Emerging market investors like Mark Mobius, executive chairman of the Templeton Emerging Markets Group, love Chile for all the things that it has done right over the years: “Chile's economic policies have emphasized a free and open trade and investment environment,” Mobius says. “In addition the country's fiscal management has been excellent ... and [its] copper and other mineral reserves are important.”
Matt Hochsteter, an equity analyst and Latin American specialist at Janus Capital Group, is on the same page. He likes everything about Chile, from its macro and microeconomic policies to its wines. Yet Janus does not have a single Chilean holding in its emerging markets portfolio, he says.
“We are very positive on Chile from a macro point of view, so you’d think it would be the biggest position in our fund, but we are extremely valuation sensitive and Chilean stocks are just too expensive.”
Chilean companies are among the best in the emerging markets world, Hochstetler says. They are top brass, have excellent management teams and solid business plans. Yet they are also very costly when compared to companies of the same caliber in countries like Brazil, India and regions like the Middle East, where dividend yields are growing at a much faster rate and companies have far more growth potential ahead of them.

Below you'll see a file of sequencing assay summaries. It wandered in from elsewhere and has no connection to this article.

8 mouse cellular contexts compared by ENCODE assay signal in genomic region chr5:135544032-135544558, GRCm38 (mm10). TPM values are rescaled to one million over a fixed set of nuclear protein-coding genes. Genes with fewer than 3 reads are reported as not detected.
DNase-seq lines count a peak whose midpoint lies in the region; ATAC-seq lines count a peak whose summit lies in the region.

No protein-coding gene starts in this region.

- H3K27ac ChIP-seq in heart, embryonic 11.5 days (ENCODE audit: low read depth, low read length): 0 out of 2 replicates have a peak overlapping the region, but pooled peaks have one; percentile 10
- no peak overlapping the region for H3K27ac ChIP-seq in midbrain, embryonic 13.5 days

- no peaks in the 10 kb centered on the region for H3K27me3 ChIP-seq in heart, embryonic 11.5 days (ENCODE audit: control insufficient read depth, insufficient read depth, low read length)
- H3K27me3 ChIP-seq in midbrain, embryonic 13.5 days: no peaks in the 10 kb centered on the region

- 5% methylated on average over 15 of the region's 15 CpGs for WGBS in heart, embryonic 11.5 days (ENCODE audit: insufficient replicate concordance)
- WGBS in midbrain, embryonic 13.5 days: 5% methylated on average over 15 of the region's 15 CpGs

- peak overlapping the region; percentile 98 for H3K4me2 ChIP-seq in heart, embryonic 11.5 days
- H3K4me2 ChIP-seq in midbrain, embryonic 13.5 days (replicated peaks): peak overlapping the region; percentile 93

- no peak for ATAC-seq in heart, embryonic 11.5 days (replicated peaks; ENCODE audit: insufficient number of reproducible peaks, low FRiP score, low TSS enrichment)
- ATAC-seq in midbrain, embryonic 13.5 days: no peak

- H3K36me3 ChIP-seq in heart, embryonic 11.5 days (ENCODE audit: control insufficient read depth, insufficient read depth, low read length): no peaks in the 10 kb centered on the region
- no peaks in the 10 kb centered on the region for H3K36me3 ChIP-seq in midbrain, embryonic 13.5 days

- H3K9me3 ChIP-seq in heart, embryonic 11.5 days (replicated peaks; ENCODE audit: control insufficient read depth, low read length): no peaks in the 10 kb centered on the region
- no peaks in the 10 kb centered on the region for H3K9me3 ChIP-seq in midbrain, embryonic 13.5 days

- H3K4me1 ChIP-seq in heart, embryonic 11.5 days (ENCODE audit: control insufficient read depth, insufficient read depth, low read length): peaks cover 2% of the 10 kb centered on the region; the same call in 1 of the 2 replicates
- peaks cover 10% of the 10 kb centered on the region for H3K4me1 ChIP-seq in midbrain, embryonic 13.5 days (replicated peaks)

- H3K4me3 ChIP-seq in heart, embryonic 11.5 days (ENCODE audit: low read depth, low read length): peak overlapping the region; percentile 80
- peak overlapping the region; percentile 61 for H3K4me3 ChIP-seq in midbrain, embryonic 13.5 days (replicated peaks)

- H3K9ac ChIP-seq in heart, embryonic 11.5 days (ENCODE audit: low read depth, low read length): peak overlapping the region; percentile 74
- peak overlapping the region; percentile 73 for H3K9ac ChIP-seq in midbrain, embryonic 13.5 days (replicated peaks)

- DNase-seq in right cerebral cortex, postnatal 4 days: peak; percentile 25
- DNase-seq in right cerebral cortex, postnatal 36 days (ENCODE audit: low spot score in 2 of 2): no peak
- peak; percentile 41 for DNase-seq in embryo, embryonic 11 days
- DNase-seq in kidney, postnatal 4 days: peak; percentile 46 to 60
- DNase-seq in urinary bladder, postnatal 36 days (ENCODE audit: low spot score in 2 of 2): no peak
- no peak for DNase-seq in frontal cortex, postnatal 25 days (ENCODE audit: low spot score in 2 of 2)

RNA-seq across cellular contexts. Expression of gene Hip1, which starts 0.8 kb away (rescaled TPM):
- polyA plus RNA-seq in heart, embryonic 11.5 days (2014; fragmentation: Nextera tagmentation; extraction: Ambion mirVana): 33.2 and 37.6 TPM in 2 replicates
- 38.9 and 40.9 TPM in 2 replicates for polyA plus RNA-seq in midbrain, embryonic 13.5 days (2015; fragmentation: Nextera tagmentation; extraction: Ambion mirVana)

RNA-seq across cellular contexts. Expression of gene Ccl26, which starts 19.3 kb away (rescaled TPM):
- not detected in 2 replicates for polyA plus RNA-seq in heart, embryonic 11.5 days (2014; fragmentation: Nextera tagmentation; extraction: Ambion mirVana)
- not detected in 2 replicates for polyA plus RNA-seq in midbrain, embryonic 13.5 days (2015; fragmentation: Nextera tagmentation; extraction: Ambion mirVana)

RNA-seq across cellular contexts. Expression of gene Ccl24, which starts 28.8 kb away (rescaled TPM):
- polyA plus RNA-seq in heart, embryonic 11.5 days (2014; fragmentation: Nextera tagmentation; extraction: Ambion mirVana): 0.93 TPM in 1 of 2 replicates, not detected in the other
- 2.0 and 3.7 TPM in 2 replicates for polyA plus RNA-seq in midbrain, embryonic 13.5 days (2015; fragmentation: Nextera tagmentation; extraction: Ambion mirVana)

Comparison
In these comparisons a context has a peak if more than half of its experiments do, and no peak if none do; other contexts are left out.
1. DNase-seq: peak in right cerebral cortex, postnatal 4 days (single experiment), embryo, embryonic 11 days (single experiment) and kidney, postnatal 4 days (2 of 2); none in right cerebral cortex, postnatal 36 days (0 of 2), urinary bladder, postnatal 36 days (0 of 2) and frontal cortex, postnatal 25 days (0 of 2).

“I fully agree that Chile is a very attractive country, but we just haven’t found any opportunities as yet,” Hochstetler says. “It is a country that we want to monitor closely and I would love to own a lot of these companies, but we have learned through difficult markets that it is very important to be disciplined in valuation.”
Templeton’s Mobius believes that a diversified portfolio is always best since individual markets can be very volatile and good valuations in one market could change dramatically. “Generally speaking,” he says, “we are finding particularly interesting bargains in the so-called frontier markets such as Vietnam and Nigeria.”